Now those of us who work in admissions swap stories about the parental outrage du jour. One friend, an admission counselor at an Ivy League university, recalls an alumnus who became furious when his daughter was deferred during early decision. Hours after the decisions were posted on the university Web site, he left hostile voice messages at the admission office, a coach's office and at the particular school to which his daughter had applied within the university. He barraged the university with angry e-mail. He was convinced of two things: that there must be a quota for applicants from particular high schools to particular schools within the university, and that another student at his daughter's elite, mid-Atlantic prep school -- a recruited athlete who was admitted during early decision -- had taken his daughter's "spot."
My colleague tried to assure the applicant's father that the decision to admit the athlete, whose GPA and course selection, as it turned out, were stronger than the daughter's, had no bearing on the decision about his daughter, and that there are no quotas for applicants from particular high schools to particular schools within the university. Although the father eventually cooled off and apologized for his behavior, he failed to see the irony inherent in his position -- that recruited athletes should not be given the admission boost so richly deserved by legacy applicants.
I've dealt with lots of parents just like him. A few weeks before the transfer application deadline last year, a father called me to inquire about the transfer admission process. He didn't introduce himself as a father, though. "I'm Doctor X," he announced. "I'm calling on behalf of my son, who is very busy. He's a freshman up at College Y." I wasn't sure how to break it to the doctor that if his son was anything like many college freshmen, he didn't stir before noon.
At an information session I conducted in Manhattan, a mother approached me to ask whether I had time to meet privately to discuss her son, a senior at a boarding school a couple of hours away. As it turned out, what she really wanted to discuss was not her son, but his licentious father, who had "traded in the family Buick for a new Corvette" the summer before her son's junior year. She asked a seemingly innocuous question: "Does the admission committee care about personal circumstances that might affect a student's academic performance?"
I told her that although we do care about special circumstances, often they are not enough to positively affect the outcome of an admission decision, given the very selective nature of an applicant pool. I also mentioned that many applicants experience divorce, or even the death of a parent or sibling, right around their pivotal junior year and that many of them continue to succeed despite such hardships. The admission committee would care that her son's world had been shattered the summer before his junior year, but there was no guarantee that this would translate into an admission offer.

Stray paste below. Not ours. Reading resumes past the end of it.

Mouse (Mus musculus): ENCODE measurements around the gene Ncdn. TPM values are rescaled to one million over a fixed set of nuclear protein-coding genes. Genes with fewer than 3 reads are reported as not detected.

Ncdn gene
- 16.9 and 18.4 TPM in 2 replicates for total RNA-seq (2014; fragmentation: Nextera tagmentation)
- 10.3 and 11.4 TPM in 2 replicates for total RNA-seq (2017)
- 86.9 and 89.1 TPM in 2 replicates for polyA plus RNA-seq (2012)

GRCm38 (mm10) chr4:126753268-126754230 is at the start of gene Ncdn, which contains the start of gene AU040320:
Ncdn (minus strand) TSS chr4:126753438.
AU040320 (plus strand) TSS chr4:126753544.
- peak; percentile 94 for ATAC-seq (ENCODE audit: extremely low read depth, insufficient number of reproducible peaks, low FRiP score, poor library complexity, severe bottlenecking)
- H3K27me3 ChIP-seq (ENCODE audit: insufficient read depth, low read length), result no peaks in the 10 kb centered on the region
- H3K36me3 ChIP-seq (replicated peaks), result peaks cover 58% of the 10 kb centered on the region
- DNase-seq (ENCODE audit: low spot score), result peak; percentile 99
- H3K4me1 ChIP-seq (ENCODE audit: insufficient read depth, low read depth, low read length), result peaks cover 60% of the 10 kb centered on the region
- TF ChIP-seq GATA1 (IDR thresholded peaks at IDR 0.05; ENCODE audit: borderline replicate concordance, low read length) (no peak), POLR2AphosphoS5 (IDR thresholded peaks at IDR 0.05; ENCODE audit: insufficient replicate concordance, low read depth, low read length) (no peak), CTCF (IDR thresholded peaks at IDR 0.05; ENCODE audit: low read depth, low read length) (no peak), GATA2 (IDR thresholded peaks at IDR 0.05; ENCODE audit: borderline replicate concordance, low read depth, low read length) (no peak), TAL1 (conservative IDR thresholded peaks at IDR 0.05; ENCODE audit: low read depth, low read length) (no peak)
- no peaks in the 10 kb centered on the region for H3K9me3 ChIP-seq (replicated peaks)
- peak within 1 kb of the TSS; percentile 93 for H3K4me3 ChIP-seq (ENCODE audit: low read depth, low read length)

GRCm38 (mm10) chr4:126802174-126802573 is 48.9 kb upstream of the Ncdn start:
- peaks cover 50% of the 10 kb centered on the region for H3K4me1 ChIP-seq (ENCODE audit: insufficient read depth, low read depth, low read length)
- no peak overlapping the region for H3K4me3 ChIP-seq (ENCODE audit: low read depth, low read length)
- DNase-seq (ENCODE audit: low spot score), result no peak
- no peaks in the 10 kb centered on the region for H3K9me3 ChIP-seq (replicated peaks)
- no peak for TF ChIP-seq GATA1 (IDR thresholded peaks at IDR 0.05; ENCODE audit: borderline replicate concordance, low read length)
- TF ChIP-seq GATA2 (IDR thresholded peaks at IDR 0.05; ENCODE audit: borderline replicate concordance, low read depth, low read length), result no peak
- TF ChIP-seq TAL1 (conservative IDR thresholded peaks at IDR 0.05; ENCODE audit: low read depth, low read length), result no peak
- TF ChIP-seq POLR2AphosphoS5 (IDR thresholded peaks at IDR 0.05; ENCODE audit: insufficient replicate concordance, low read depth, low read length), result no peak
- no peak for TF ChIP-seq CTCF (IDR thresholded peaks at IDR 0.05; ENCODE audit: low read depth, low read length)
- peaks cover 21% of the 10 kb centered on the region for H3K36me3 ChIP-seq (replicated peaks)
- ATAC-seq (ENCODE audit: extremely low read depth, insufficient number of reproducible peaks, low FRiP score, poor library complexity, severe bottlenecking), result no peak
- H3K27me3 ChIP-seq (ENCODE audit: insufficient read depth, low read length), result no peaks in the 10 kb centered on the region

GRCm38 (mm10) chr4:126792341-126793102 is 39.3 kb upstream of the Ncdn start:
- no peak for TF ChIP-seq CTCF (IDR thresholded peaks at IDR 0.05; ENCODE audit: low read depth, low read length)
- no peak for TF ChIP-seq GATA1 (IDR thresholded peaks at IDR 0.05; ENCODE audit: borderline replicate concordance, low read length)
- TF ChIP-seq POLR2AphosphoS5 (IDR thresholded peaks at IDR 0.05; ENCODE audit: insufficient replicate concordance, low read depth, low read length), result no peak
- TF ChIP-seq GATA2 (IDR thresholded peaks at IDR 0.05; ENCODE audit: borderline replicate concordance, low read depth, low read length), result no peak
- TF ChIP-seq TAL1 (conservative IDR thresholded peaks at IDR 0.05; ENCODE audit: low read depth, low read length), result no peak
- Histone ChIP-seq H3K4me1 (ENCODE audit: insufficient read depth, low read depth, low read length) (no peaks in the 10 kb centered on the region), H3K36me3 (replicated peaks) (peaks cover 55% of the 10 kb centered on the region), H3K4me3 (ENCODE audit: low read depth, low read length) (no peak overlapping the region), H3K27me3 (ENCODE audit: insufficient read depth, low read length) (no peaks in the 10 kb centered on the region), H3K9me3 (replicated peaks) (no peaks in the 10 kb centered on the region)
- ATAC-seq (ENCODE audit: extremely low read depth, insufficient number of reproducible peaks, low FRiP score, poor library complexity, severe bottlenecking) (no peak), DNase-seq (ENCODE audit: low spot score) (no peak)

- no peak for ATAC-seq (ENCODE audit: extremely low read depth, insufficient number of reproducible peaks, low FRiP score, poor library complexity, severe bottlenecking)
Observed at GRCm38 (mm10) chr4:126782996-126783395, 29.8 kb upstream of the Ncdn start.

Ignoring my words of caution, she recounted her husband's infidelity and detailed the debilitating effect it had had on her son. As she talked, it became clear that what troubled her more than her husband's betrayal or the dissolution of their marriage was his timing. The third time she mentioned how much better things would be if her husband had been unfaithful one year before or after junior year, I offered what I thought was a self-evident: "Or never."
She looked stunned, as if she had no idea how she'd come to spend the past 20 minutes of her life discussing her husband's indiscretions with a stranger.
WHEN I MANNED THE PHONES last April, I don't think I convinced many parents of the truth: that there aren't quotas for particular high schools or counties or states or countries; that we do care about special circumstances; that we evaluate applicants, not the secondary schools they've attended. I'm not sure I convinced any angry callers that their behavior was only exacerbating their children's disappointment.
But I did have one meaningful, satisfying conversation that day. It was the half-hour I spent on the phone with the one applicant who had called on his own behalf. He had been deferred during early decision and then denied admission to the university's architecture school. I suggested that, to the best of his ability, he should try to get excited about one of the schools where he'd been offered admission.
"That's the problem," he told me, "I haven't been admitted anywhere."
Unlike the sons and daughters of the outraged parents who had phoned all morning and who undoubtedly had been admitted to many fine schools, this kid had been placed on several wait lists but had not been admitted to a single college. One school apparently had lost his application. He did not have a parent or counselor to help him navigate the selective college admission process, let alone contest its outcome or advocate on his behalf. He was the only honors student at his high school without a single college option, he tearfully told me.
I urged him to go back to the university that had lost his application and press the admission office for help. He was well-qualified to go there, and the school might be willing to take a late application. If that didn't work, he could enroll in a community college and reapply to U-Va. in a year or two.
He was grateful I had taken the time to talk him. Thank you so much, he said over and over.
Marjorie A. Schiff is a former senior assistant dean of admissions at the University of Virginia, where she now works as a strategic planning manager.